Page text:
are believed to have brought the gospel on to Japan by the year 70 AD.

The Church had lost contact with the rest of the world through the cutting off of the Silk Road by the people

of Turkestan and the restoration of the links brought great joy and strength to the Church in China, Japan

and the rest of Asia as contact was once more restored with the rest of the Church.

In 630, however the Silk Road was restored and travel between the East and the West resumed. The Tang

Dynasty was a very special period in Chinese history where there was a broad policy of tolerance and interest

in fostering foreign religions., In 638 Alopen completed the first Christian book in Chinese The Sutra of

Jesus the Messiah.

In this book it was carefully argued that Christianity was part of China's ancient tradition. In appreciation

for the good of the Eastern Christians an Imperial Degree was proclaimed that provided for the first building

of a Church. Later on The Church of the East was favored by another Imperial degree and Alopen was

promoted to be Great Spiritual Lord, Protector of the Empire, Metropolitan of Chang An.

The Church encountered ups and downs but following a period of persecution falling the fall of the Tang

Dynasty grew again in the 13th and 14 th Centuries and were again so respected by the Emperor that according

to the ancient Chinese document the Yuan Shi, Chapter 89, the Governor appointed a special officer to

take charge of the affairs of the Church of the East with the second high-test rank in China.

This office was solely to manage the affairs of the many bishops, priests, monks and to see that all the sacraments

were carefully observed. According to the Yuan Shi there were 72 Church of the East monasteries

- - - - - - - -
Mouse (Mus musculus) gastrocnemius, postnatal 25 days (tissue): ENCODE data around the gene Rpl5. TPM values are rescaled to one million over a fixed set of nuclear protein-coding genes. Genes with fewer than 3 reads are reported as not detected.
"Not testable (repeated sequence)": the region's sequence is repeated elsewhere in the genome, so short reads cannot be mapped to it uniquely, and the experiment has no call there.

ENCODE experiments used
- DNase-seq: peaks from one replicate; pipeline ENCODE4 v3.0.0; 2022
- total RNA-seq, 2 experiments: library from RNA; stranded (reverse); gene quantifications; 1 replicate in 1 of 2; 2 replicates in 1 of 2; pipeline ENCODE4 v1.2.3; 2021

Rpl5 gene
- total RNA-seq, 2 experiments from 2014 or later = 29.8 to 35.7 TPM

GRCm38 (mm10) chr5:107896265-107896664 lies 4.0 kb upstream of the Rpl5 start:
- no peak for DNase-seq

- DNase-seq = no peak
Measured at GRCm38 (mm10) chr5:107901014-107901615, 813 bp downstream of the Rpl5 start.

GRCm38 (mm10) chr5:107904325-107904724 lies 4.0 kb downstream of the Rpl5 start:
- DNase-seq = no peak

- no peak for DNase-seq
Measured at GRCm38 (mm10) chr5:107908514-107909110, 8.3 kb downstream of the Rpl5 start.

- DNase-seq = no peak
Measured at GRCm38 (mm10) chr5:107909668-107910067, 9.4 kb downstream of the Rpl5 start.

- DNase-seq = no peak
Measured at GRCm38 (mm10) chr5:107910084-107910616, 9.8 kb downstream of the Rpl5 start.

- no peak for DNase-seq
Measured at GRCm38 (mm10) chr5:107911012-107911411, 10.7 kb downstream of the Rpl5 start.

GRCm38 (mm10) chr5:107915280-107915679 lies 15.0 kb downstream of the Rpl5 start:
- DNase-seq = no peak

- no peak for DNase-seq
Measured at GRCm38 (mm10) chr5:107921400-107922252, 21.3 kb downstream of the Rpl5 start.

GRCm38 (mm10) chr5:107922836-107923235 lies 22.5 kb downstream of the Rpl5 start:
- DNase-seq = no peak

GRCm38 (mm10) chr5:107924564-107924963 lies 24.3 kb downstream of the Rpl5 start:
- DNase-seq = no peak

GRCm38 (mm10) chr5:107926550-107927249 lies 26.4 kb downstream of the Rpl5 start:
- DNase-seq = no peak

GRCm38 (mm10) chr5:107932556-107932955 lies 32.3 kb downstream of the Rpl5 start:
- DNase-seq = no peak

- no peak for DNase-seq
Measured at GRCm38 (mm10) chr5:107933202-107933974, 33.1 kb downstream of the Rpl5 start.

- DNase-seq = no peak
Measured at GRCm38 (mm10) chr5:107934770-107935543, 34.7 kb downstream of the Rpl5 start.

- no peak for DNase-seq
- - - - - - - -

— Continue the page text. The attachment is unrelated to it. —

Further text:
during the period 1289 to 1320 not to mention the multitude of churches and believers.




AD 72


Thomas next proceeded overland to the Coromandel coast and ministered in what is now

the Chennai (Madras) area, where a local king and many people were converted. One tradition says that he

went from there to China via Malacca and, after spending some time there, returned to the Madras area

(Breviary of the Mar Thoma Church in Malabar). According to the Syriac version of the Acts of Thomas,

Masdai, the local king at Mylapore, after questioning the apostle condemned him to death about the year

A.D. 72. Anxious to avoid popular excitement, “for many had believed in our Lord, including some of the

nobles,”the king ordered Thomas conducted to a nearby mountain, where, after being allowed to pray, he

was then stoned and stabbed to death with a lance wielded by an angry Brahmin. A persecution of

Christians in Southern inida followed and sixty-four families eventually fled to Kerala

Apostle Thomas was martyred in Mylapore near Madras. (Tradition calls this place Kalloor - the place of

rock) in Tamilnadu State, India. Tamil word Mailapur (i.e. the town of peacocks), which the Greeks

rendered as Maliarpha, the Portuguese as Meliapor, and the English as Mylapore. The traditional date of

martyrdom is 19th of December, 72 AD.



His followers took his body and buried him in the tombs of the Chiefs.

The Church which stands over the cave at Little Mount where St Thomas traditionally known to have hid

himself from his murderers

The inscription in a marble tablet at the entrance to the cave reads as follows:

“The cave where lay hid persecuted just before being martyred by RAJA MAHADEVAN, king of

Mylapore, A.D. 68, THOMAS one of the twelve, the great Apostle of India, the very one who put his finger

into the wounds of his Lord and God”



[Diagram of the graveyard of St. Thomas - 16 ft deep when digged first]

The Church on St. Thomas Mount, which was built by the Portuguese in 1523 and extended in 1547. Coja

Safar, an Armenian, extended it further in 1707.



The Marthoma Cross which is on the main altar, in the Church on St. Thomas Mount.



The Church in St. Thomas Mount, Mylapore, Chennai The Gothic Cathedral built in 1893.

The tomb is found inside this church

"it was found to contain the among other Relics, the piece of spear, a small piece of the Apostle's bone.

This is all that the Cathedral possess"

Shrine of Saint Thomas in Meliapore, 18th century print.



Original tomb of Apostle Thomas in Mylapore.

Tomb in 1900



Piece of a hand Bone of St. Thomas which touched the wound of Jesus, it was brought from Edessa and

preserved in the Milapore St. Thomas Museum

Tip of the lance that took the life of St. Thomas which was recovered from the grave during the Portuguese